Although it’s been available for more than a decade, as of 2014 only 40 percent of girls had received the full three doses of the vaccine, while only ...



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Digital Currencies

Bitcoin Buyer Beware

Courtesy of Zero Hedge

Entrepreneurs have a new trick to raise money quickly, and it all takes place online, free from the constraints of banks and regulators. As Axios reports, since the beginning of 2017, 65 startups have raised $522 million using initial coin offerings — trading a digital coin (essentially an investment in their company) for a digital currency, like Bitcoin or Ether.

One recent example, as NYT reports, saw Bay Area coders earn $35 million in less than 30 seconds during an online fund-raising event...



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Promotions

NewsWare: Watch Today's Webinar!

 

We have a great guest at today's webinar!

Bill Olsen from NewsWare will be giving us a fun and lively demonstration of the advantages that real-time news provides. NewsWare is a market intelligence tool for news. In today's data driven markets, it is truly beneficial to have a tool that delivers access to the professional sources where you can obtain the facts in real time.

Join our webinar, free, it's open to all. 

Just click here at 1 pm est and join in!

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Members' Corner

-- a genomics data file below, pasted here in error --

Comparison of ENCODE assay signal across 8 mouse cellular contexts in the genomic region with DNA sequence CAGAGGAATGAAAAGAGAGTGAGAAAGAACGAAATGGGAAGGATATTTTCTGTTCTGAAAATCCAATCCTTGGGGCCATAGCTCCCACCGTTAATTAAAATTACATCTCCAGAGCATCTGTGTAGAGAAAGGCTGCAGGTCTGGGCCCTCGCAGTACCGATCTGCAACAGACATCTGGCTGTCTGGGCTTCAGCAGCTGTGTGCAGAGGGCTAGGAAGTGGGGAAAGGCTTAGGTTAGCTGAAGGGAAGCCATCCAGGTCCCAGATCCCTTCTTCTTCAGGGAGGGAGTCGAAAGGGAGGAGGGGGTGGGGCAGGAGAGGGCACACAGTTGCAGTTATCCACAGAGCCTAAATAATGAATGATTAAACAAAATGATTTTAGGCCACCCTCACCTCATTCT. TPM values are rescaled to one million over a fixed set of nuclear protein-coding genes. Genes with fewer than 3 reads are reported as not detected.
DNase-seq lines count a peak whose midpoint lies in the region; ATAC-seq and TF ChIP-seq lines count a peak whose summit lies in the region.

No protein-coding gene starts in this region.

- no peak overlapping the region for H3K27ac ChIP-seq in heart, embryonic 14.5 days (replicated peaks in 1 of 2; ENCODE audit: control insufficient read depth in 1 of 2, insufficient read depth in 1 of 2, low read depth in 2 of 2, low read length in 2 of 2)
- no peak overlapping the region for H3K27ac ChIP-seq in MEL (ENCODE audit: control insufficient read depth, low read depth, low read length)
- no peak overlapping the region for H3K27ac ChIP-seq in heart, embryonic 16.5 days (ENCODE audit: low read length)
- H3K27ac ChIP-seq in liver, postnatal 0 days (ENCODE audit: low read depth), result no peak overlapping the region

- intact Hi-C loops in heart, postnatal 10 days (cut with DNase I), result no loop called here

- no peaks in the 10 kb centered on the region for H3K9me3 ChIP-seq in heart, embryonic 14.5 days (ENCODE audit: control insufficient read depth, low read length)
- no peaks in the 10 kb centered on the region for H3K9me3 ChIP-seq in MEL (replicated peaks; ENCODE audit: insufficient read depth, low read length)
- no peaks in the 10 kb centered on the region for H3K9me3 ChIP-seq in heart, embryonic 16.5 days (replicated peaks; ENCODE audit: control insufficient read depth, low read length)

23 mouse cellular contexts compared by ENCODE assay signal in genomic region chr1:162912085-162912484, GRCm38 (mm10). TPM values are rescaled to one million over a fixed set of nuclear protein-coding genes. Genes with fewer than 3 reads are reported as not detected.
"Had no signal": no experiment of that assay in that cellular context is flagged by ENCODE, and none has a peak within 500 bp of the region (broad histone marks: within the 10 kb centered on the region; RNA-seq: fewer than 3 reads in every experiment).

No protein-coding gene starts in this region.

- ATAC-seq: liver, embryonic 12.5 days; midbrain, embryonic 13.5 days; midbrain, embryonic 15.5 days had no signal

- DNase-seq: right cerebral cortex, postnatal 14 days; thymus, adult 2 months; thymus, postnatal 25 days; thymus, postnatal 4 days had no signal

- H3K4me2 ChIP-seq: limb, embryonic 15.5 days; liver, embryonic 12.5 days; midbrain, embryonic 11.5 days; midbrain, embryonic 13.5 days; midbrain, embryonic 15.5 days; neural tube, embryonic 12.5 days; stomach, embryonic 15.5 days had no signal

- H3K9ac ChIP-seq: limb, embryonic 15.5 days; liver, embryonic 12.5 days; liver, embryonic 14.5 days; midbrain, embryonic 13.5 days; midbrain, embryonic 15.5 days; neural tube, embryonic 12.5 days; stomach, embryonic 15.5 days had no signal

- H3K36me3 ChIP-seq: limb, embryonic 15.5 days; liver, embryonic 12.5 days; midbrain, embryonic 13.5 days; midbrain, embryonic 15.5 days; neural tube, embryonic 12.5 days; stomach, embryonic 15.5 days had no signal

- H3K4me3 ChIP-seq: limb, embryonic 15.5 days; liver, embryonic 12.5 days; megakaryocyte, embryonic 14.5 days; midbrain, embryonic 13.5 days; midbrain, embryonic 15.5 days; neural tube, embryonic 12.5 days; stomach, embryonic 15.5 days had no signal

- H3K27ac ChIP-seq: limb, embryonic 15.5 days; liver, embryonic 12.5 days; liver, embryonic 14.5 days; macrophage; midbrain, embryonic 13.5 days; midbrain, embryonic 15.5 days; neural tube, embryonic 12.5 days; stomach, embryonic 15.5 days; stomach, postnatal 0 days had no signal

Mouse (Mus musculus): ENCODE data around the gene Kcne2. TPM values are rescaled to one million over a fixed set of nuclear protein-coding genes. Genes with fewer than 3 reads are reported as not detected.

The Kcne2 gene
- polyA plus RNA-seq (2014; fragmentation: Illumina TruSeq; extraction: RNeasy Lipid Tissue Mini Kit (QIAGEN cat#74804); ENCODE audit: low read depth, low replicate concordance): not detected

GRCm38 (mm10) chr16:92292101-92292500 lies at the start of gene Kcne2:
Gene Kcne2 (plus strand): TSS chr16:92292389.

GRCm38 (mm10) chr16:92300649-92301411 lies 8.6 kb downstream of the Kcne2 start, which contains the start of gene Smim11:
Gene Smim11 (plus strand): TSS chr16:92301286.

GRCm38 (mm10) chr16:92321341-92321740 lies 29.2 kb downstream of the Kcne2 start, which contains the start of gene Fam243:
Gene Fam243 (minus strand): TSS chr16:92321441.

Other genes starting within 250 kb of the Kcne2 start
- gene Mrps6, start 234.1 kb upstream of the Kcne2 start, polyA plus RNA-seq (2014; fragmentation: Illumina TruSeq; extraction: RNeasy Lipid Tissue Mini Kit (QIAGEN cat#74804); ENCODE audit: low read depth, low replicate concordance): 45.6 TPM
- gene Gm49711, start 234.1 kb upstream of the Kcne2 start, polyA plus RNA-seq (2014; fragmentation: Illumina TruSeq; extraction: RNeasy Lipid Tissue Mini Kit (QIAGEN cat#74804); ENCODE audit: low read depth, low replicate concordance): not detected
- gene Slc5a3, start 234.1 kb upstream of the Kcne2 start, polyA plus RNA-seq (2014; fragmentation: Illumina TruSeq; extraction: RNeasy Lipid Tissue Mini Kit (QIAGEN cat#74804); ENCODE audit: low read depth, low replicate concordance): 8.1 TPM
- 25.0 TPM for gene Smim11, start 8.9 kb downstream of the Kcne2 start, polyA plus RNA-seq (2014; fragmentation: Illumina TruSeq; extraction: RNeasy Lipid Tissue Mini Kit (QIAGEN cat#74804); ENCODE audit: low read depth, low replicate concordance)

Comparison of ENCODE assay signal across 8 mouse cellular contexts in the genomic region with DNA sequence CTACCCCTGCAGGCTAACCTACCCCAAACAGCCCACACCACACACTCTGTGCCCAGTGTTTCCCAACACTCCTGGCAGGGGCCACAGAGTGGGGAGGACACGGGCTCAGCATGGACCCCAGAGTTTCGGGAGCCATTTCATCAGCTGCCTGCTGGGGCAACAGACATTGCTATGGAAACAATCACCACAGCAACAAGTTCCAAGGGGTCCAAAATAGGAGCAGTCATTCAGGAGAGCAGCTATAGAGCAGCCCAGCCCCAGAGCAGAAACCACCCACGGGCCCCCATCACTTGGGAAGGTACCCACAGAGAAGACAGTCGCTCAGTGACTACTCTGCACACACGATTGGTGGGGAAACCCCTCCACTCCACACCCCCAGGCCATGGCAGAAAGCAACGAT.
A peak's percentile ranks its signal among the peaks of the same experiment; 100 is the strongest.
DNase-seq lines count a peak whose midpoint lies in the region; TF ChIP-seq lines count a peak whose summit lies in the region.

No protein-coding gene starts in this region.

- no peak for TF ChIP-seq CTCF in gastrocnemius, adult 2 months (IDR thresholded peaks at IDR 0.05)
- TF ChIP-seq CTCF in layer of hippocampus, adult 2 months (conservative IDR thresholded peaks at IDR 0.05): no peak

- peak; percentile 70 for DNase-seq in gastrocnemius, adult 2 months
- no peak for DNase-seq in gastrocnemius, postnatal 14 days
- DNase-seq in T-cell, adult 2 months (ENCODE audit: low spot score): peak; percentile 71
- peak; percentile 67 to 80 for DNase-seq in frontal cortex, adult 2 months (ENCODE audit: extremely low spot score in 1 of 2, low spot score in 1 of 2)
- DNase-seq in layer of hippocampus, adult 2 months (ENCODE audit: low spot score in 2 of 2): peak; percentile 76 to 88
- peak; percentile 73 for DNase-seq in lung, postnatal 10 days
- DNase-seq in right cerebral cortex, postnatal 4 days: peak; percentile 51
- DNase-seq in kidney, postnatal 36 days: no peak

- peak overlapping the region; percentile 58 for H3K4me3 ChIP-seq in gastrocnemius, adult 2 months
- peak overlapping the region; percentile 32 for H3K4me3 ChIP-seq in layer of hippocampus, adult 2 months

Robert Sapolsky: The biology of our best and worst selves

Interesting discussion of what affects our behavior. 

Description: "How can humans be so compassionate and altruistic — and also so brutal and violent? To understand why we do what we do, neuroscientist Robert Sapolsky looks at extreme context, examining actions on timescales from seconds to millions of years before they occurred. In this fascinating talk, he shares his cutting edge research into the biology that drives our worst and best behaviors."

Robert Sapolsky: The biology of our best and worst selves

Filmed April 2017 at TED 2017

 

p.s. Roger (on Facebook) saw this talk and recommends the book ...



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Kimble Charting Solutions

Brazil; Waterfall in prices starting? Impact U.S.?

Courtesy of Chris Kimble.

Below looks at the Brazil ETF (EWZ) over the last decade. The rally over the past year has it facing a critical level, from a Power of the Pattern perspective.

CLICK ON CHART TO ENLARGE

EWZ is facing dual resistance at (1), while in a 9-year down trend of lower highs and lower lows. The counter trend rally over the past 17-months has it testing key falling resistance. Did the counter trend reflation rally just end at dual resistance???

If EWZ b...



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All About Trends

Mid-Day Update

Reminder: Harlan is available to chat with Members, comments are found below each post.

Click here for the full report.




To learn more, sign up for David's free newsletter and receive the free report from All About Trends - "How To Outperform 90% Of Wall Street With Just $500 A Week." Tell David PSW sent you. - Ilene...